WCAG Next Steps Workshop


Designing WCAG 2.next: A Next Steps Workshop

This is material originally on the WCAG.Next wiki home page that belongs on an archived page.


The objective of the workshop is to propose at least two viable models for expanding/extending WCAG, from which the community can choose a direction forward.


We will use design thinking to define the problem and ideate and prototype solutions. We will use user-centered design to gather insights into the problem and test the viability of solutions.


  • Define: We will define the problem space.
  • Brainstorm: We will brainstorm solutions, and then choose at least two solutions to pursue.
  • Prototype: We will create prototype models.
  • Present: We will present the prototype models to the community.
  • Feedback: We will gather feedback from the community. We will also gather feedback on the prototype models from WCAG users.
  • Refine: We will refine the prototype models based on insights and feedback.

We will repeat the present/feedback/refine cycle until we have at least two viable models. We will deliver those to the WCAG WG.

Process Resources

Workshop Sessions


  1. Define the problem space
  2. Brainstorm solutions
  3. Make choices
  4. Create prototypes
  5. Share prototypes with WCAG community and WCAG users
  6. Refine prototypes based on insights from feedback (iterate 5–6)
  7. Deliver final models to WCAG WG

Define the problem space

Audience for WCAG

  1. The developer who is trying to incorporate new Guidelines and success criteria into their work. They want to adopt new success criteria into their work patterns.
  2. Conformance officers who need to verify that they are in conformance
  3. Toolmakers who make tools for conformance reporting
  4. Companies that make authoring tools: (e.g. Drupal, Wordpress, Adobe Dreamweaver, and many more) make their tools to allow authors to better meet WCAG.
  5. Policymakers - set accessibility policy for their organizations and countries
  6. Accessibility experts - advise organizations on WCAG. They probably know WCAG best after the WCAG WG working group because they work with WCAG all the time.
  7. People with disabilities - can use WCAG to file complaints
  8. Educators - educate people about the guidelines
  9. Quality Assurance - work with Conformance officer to file bugs for accessibility issues
  10. Others: Designers, Project Managers, Executives


  • WCAG 2.0 cannot change. Too many audiences depend on its stability
    • Policy and toolmakers would struggle with that.
    • Impact on laws and policy is huge. Time issue, and desire to have timely updates to WCAG 2.
  • Policymakers and conformance toolmakers want to have one standard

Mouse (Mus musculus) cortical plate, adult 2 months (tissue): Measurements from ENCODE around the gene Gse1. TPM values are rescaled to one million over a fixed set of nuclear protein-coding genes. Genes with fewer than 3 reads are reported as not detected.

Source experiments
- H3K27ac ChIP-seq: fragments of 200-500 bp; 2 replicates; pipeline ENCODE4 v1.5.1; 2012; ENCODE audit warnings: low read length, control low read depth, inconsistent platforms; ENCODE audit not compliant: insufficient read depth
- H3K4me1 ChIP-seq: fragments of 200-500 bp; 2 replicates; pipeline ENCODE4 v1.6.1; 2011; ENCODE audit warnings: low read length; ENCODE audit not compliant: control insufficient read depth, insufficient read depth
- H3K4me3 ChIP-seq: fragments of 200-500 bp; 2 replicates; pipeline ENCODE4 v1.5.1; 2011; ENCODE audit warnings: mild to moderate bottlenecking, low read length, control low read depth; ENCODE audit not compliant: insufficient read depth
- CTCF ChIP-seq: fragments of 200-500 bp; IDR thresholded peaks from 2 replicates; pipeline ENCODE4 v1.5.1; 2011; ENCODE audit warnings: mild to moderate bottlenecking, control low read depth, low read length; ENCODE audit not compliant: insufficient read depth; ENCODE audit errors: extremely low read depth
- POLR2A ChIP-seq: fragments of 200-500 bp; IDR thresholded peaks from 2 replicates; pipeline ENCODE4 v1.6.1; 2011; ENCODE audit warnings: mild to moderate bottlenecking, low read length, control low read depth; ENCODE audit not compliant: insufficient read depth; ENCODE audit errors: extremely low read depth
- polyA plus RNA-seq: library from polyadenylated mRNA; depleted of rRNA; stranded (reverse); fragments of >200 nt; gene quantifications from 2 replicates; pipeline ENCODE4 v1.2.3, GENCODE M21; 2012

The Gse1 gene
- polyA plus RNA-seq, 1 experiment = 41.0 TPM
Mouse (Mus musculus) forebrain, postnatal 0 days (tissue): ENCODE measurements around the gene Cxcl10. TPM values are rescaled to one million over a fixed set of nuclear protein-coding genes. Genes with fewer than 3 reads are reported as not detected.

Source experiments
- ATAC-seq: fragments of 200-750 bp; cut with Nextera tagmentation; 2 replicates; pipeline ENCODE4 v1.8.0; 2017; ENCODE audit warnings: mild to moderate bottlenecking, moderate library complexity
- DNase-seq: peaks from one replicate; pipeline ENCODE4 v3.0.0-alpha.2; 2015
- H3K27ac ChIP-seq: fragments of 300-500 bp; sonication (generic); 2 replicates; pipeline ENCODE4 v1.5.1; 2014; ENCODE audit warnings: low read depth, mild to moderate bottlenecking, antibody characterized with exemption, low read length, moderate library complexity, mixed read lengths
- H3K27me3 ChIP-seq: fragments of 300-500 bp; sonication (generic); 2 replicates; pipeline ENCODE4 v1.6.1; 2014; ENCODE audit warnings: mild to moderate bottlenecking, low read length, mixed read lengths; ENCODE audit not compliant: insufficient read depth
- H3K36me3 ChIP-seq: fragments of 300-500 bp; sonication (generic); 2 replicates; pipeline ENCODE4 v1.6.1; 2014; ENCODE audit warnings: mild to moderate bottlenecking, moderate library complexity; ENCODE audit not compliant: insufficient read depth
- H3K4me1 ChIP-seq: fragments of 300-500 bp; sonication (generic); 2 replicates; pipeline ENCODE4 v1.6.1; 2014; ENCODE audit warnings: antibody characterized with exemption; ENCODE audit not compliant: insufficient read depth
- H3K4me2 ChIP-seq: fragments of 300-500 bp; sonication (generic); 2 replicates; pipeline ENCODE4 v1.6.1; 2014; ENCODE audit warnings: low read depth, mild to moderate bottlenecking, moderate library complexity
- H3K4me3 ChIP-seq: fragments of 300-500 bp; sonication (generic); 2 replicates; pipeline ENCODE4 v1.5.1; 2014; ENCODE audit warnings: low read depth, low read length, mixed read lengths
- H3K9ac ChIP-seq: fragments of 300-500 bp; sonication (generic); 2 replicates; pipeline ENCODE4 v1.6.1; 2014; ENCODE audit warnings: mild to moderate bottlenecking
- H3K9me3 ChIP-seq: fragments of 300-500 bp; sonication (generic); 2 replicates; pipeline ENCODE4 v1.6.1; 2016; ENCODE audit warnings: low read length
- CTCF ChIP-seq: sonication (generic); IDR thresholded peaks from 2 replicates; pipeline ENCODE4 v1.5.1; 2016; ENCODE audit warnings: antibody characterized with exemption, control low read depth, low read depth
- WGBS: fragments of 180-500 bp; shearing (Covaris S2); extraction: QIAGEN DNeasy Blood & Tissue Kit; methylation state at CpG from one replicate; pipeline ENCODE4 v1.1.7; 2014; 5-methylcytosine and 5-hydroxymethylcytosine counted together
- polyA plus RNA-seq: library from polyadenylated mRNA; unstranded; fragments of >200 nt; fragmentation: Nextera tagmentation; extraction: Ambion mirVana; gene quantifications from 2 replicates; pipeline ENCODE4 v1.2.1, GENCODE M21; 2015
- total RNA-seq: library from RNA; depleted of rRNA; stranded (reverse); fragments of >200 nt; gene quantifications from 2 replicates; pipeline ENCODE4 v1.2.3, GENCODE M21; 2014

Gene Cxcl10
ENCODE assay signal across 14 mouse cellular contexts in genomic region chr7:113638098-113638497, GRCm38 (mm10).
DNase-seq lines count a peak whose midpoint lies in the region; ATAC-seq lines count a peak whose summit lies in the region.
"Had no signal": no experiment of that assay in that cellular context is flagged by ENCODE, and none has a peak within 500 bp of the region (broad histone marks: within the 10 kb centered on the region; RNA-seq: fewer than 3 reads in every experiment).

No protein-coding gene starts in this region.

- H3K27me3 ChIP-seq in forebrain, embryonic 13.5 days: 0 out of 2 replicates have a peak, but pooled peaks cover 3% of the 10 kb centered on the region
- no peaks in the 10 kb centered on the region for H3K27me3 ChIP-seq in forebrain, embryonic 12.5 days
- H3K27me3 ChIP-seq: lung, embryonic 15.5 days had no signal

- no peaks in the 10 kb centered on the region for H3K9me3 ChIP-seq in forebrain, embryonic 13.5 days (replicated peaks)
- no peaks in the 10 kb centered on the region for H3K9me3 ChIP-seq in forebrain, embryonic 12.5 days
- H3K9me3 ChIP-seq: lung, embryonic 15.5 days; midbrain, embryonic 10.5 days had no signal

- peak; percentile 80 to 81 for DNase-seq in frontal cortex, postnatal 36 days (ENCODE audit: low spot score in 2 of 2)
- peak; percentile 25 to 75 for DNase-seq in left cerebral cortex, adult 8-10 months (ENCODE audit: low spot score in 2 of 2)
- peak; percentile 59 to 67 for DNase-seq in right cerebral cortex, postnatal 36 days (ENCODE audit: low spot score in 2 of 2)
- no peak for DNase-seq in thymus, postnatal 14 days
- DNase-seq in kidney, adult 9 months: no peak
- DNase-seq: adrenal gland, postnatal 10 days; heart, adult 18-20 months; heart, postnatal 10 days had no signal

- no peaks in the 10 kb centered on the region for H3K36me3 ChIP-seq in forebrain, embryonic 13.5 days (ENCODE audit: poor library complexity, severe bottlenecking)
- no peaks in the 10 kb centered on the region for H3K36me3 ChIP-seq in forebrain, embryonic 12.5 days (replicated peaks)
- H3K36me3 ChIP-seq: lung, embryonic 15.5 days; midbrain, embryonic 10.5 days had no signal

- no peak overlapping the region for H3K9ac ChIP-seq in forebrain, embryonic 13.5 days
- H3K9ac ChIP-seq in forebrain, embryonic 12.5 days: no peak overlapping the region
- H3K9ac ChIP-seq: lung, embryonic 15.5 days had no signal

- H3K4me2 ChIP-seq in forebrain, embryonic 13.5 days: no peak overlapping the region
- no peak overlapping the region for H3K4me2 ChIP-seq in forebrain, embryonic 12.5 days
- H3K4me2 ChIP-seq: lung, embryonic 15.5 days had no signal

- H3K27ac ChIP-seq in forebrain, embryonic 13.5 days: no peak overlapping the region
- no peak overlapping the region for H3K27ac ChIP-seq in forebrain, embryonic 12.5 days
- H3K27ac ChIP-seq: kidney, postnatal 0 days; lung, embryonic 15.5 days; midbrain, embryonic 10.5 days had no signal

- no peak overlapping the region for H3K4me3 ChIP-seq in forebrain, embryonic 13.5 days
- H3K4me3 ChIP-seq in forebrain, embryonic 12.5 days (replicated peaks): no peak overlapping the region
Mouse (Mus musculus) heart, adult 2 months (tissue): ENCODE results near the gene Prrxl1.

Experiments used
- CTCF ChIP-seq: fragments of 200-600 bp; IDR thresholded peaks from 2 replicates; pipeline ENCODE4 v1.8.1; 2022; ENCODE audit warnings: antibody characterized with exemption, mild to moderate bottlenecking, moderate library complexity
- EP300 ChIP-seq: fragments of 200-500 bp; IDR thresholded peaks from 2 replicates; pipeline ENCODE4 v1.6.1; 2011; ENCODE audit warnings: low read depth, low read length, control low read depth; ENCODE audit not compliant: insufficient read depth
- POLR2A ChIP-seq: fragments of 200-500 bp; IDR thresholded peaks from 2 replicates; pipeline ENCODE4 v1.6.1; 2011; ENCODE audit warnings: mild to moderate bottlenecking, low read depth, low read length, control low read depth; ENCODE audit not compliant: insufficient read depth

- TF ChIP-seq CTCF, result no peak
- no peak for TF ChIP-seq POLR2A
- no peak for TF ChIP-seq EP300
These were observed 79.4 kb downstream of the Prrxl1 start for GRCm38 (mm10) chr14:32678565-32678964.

• Changes to WCAG could be the difference between 2.1 and 3.0.


  • Can any part of WCAG 2.0 change in WCAG 2.1? Or can it only be added to? that is the key question needing discussion.
  • Task Forces are identifying areas where WCAG needs change. (e.g. color contrast example, changing keyboard trap -> to navigation trap)
  • Some definitions in WCAG are inadequate in modern technology (example def of web content requires http which precludes hybrid web apps)
  • How to handle conflicting requirements between task forces (e.g. color contrast requirements of Low Vision Task Force vs. the color contrast requirements of the Cognitive Accessibility Task Force)
  • Timely updates to address changing and new technologies vs. one monolithic standard
  • In the current Extension model, adding guidelines is ill defined
  • Could 2 projects (WCAG 2.1 and WCAG 3.0) be running in parallel?
  • Difficulty of describing the "Extension Model" to the world
  • Difficulty in establishing a conformance model with extensions
  • How to handle conflicting problems with task force and WCAG?
  • How and when to make the jump from WCAG 2.x to WCAG 3 (or whatever it is named)
  • we need a process to add to WCAG for disabilities not previously addressed
  • we need a process to add new technologies
  • How often can WCAG 2.x change? We must balance between need to accommodate new technologies vs. the need for stability.
  • How do we address errata for 2.0?

WCAG Next Possible Models

This early overview is developed in more detail in WCAG Next Possible Models

  1. (current) WCAG 2.0 plus extension 1, extension 2, extension 3, etc.
  2. WCAG 2.1 by Task Force: based on a WCAG 2.0 plus the work of an individual task force, (e.g. 2.1 = WCAG 2.0 plus extension 1, 2.2 = WCAG 2.1 plus extension 2, etc
  3. WCAG 2.1 by date (e.g. whatever work is done by a specific date)

WCAG 2.1 issues to resolve:

  • Additions to WCAG only
  • Could add new SC, and then deprecate the older ones later?
  • Anything that requires change to WCAG 2.0 would have to drop off until 3.0 is possible. (under discussion)
  • how to coordinate between the task forces and resolve conflicts.

WCAG 3.0 (or WAI 1.0, or TBD name) : - TBD - out of scope for this discussion

  • Keeps the POUR Principals but could allow renumbering
  • Could change structure
  • Would benefit from a design process

Suite of standards - TBD - out of scope

  • Core Principles and Guidelines from WCAG that are more technology neutral
  • Short, specific standards that can be written and adopted more quickly than a change to the Core (e.g. media player standard, hybrid app standard, webrtc standard, mind-reading standard)
  • Like the CSS model, applying to different technologies rather than different audiences.
  • (Criticism) Becomes a lot more complex for teaching, conformance, auditing.
  • (Criticism) Governments would end up choosing, and thus making the one standard, costly to support software builds that work to two different standards.